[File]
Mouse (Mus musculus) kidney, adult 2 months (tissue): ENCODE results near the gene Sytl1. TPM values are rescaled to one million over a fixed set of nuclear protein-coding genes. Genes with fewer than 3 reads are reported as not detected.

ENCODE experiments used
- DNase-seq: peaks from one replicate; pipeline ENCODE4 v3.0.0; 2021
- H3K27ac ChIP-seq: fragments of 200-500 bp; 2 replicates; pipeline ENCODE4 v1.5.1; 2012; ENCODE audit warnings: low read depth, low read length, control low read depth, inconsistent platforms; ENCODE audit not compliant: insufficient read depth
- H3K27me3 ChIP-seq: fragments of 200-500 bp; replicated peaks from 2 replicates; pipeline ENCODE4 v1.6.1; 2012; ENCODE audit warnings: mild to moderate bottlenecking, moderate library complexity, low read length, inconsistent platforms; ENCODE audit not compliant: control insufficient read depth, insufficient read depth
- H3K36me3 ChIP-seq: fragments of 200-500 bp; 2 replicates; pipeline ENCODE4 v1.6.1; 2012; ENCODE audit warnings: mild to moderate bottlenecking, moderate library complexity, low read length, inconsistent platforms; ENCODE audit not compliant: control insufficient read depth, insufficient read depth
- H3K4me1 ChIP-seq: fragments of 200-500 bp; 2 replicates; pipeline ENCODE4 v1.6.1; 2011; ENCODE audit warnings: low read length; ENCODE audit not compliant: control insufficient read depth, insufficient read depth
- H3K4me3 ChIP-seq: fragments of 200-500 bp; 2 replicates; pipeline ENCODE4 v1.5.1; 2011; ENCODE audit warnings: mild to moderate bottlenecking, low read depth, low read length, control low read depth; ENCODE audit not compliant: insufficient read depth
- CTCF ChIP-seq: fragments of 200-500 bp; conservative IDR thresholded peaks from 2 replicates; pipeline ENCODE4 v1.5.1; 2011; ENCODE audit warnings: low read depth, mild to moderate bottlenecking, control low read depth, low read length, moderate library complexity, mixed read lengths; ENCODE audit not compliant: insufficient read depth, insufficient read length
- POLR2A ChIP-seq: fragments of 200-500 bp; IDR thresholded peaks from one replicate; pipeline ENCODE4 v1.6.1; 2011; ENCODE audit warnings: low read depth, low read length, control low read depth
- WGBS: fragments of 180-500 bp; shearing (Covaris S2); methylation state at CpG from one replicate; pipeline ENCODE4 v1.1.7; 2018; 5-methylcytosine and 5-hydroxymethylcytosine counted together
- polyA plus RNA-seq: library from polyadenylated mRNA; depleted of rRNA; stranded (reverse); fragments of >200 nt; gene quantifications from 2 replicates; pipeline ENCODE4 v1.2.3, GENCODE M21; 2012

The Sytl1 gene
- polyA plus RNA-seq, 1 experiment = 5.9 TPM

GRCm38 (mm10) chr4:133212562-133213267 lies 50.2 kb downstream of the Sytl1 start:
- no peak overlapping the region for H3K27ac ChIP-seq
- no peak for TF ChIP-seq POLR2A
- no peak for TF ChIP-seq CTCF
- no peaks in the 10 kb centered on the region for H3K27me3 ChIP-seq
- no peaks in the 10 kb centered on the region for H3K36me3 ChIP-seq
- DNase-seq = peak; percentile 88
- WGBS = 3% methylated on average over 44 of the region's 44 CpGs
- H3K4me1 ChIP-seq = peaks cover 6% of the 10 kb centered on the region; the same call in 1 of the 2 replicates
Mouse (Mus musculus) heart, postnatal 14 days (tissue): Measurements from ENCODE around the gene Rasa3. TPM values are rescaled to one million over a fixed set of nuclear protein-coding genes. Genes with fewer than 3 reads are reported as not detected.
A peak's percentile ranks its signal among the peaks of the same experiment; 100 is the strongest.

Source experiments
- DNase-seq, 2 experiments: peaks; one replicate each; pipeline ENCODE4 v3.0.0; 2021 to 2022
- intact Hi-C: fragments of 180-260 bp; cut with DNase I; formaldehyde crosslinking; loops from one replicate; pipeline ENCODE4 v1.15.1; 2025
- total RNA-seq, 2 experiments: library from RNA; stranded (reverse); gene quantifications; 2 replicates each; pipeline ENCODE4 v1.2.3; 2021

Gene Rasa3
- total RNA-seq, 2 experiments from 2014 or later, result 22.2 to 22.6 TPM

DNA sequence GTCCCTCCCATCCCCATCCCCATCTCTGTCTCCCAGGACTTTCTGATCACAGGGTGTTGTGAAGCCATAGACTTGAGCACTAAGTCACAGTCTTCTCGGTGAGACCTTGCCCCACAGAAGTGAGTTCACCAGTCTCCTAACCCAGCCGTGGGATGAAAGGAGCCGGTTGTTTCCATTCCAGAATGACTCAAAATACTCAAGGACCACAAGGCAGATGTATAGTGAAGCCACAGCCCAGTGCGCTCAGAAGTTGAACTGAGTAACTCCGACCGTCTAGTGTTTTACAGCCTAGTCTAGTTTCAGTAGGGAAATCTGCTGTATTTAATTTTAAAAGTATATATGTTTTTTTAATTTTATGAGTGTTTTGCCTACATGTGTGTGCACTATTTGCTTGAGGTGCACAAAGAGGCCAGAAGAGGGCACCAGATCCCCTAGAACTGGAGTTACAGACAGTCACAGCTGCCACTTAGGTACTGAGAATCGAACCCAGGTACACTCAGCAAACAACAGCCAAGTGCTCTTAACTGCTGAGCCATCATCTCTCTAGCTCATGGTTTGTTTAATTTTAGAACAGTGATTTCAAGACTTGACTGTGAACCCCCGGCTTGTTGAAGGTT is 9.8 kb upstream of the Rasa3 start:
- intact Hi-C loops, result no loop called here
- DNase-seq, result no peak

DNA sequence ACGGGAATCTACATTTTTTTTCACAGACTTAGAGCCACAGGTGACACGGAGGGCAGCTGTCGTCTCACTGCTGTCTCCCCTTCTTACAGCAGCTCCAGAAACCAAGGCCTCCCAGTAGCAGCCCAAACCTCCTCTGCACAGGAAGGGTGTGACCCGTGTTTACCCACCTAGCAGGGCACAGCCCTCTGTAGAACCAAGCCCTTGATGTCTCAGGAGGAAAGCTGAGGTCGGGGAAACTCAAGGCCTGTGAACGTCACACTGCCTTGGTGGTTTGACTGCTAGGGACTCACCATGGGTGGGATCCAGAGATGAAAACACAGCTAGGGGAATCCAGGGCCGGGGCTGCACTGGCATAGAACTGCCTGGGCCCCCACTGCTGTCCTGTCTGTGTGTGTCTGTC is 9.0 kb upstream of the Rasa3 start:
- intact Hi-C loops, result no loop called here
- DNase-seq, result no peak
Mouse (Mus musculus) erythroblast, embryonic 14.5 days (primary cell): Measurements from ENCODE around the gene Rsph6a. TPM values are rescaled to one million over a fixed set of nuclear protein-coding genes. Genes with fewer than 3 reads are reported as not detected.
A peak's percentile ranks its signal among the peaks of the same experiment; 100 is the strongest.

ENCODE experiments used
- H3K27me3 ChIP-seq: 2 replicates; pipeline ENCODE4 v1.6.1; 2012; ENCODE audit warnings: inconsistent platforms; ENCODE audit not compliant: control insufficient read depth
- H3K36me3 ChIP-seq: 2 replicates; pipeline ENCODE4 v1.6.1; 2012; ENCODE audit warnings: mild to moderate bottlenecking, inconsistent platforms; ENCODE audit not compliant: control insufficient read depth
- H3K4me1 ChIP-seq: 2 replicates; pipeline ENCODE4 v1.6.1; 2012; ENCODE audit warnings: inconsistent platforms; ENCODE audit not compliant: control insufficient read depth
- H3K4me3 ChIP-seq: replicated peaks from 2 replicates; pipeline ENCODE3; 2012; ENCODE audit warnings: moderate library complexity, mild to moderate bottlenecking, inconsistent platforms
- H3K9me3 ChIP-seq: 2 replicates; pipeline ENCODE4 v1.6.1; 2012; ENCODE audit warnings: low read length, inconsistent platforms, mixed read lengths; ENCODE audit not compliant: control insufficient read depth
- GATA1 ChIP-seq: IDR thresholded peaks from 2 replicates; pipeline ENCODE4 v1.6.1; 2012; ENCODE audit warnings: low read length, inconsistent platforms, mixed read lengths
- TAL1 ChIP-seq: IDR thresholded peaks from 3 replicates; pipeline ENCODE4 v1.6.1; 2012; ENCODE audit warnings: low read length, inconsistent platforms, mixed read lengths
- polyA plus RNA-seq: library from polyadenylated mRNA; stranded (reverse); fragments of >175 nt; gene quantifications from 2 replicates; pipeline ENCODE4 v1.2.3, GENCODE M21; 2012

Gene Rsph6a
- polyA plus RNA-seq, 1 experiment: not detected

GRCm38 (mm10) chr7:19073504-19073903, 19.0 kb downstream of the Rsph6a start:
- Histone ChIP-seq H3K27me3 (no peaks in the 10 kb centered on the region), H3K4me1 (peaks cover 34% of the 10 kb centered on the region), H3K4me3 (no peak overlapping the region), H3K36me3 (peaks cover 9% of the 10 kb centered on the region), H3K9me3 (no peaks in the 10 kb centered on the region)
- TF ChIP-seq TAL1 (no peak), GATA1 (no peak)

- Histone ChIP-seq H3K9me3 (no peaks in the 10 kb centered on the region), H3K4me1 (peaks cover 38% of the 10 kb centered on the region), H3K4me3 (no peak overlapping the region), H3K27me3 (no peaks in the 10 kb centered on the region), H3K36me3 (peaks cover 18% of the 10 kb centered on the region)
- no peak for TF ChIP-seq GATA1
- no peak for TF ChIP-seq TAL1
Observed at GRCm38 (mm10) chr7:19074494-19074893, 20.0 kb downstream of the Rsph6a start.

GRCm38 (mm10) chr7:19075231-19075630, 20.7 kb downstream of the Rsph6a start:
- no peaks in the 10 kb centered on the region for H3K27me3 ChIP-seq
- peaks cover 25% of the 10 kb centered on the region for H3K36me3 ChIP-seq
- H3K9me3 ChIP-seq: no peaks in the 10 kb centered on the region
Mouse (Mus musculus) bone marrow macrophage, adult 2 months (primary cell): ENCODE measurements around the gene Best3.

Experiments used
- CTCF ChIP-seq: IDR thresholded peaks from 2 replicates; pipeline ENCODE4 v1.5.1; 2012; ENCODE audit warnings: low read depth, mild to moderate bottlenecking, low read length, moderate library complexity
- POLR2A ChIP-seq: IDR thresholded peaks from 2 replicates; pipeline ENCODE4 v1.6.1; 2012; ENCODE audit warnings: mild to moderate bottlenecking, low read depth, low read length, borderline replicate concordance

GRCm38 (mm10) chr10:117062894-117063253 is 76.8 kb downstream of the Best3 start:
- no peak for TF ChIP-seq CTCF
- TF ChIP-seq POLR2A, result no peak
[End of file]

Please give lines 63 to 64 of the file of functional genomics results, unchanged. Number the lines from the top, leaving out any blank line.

Experiments used
- CTCF ChIP-seq: IDR thresholded peaks from 2 replicates; pipeline ENCODE4 v1.5.1; 2012; ENCODE audit warnings: low read depth, mild to moderate bottlenecking, low read length, moderate library complexity